Greg Casteel, National Limousine Association (NLA) president, has recently completed his 18th month in that office. When he assumed the NLA presidency, one of the industry’s most pressing concerns was the independent contractor issue. Since that time, he has led the NLA to an independent contractor victory and has rekindled the association’s intense desire to defeat the Gas Guzzler Tax.
Independent Contractor Issue Resolved
“After almost five years of struggle, and the work of numerous past presidents and directors, the IRS has established clear guidelines for limousine operators to employ independent contractors,” says Casteel. “I spoke to an accountant the other day who reviewed the new guidelines and he was amazed that our trade organization had persuaded the IRS to change the rules.”
The NLA fought long and hard to get section 530 of the independent contractor agreement revised. Originally, if an operator was under audit, he or she had to show that a “substantial” amount of limousine company owners in that operator’s metropolitan area conducted business in the same manner in regard to independent contractors. However, there was no set figure for the term “substantial.” Everyone had their own interpretation. NLA representatives were finally able to persuade Congress that 25 percent was considered “substantial.”
Further, in previous cities where operators have been audited and victorious under section 530, those areas are now exempt from audit because of the precedence that was previously set.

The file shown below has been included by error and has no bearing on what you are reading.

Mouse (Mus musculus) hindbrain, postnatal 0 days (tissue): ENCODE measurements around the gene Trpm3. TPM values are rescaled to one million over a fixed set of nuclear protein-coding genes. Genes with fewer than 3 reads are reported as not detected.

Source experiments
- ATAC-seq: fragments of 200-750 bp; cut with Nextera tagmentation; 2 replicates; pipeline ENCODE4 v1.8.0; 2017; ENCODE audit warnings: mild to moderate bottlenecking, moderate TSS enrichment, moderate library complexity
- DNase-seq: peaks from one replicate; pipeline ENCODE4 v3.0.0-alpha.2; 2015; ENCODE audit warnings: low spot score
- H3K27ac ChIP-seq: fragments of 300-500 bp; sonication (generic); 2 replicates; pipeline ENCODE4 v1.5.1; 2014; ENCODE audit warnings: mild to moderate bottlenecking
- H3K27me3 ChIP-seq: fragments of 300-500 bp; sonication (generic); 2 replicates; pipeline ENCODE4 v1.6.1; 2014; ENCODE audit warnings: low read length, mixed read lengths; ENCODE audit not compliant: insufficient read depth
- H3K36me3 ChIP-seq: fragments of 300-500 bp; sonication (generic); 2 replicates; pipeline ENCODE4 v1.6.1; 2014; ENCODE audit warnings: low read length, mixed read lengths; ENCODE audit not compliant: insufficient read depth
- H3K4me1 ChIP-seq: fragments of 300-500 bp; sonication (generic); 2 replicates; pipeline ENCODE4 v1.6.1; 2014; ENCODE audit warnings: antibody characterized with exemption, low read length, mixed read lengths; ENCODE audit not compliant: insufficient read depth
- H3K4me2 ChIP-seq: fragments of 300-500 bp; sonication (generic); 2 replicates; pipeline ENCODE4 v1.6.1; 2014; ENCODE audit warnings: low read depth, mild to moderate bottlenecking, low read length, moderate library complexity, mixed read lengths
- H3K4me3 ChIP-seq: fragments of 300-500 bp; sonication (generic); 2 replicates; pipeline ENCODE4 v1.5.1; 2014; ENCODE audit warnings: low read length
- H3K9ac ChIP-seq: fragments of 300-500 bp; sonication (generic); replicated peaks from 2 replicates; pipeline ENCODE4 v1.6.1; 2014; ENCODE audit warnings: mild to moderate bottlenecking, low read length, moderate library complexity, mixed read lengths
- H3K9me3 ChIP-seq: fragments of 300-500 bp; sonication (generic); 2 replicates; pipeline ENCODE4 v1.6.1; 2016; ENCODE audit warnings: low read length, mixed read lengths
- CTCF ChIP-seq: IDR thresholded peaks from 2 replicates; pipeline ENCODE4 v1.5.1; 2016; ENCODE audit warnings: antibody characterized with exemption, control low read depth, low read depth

“This independent contractor victory gives us all confidence that we can defeat the Gas Guzzler Tax and, believe me, it will be much easier than beating the IRS,” he says.
Casteel bristles at the basic unfairness of the Gas Guzzler Tax. “When an operator buys a limousine, he or she has to pay an extra couple thousand dollars because of this tax,” says Casteel. “Other commercial vehicles are exempt. If a business owner is paying $200,000 for an 18-wheel truck, another $2,000 is not a big deal. However, if an operator is paying $57,000 for a limousine, the tax has much more financial impact.”
According to Casteel, the industry is in a much better position to defeat the Gas Guzzler Tax in 1997. “First of all, unlike the IRS battle, we have put aside $100,000 that is earmarked to defeat this tax,” he says. “We have talked to other trade associations and have realized that you need to put a significant amount of money into a fight like this.”
Because of the success with the independent contractor issue, the NLA as a whole believes that it will be easier to get members excited about beating the Gas Guzzler Tax. “This reminds me of when the yachting industry was able to defeat the luxury tax,” says Casteel, “They did this by lobbying Congress with the people in the yachting industry who were adversely affected by the tax. Whole groups of small town New England yacht builders lined the halls of Congress and told them how their livelihoods were being destroyed. We need to do the same thing. Our business is not wealthy people renting out stretch limousines. Many of us are home-based operators. We need everyone to visit their Congress people and tell them to exempt us from the Gas Guzzler Tax.”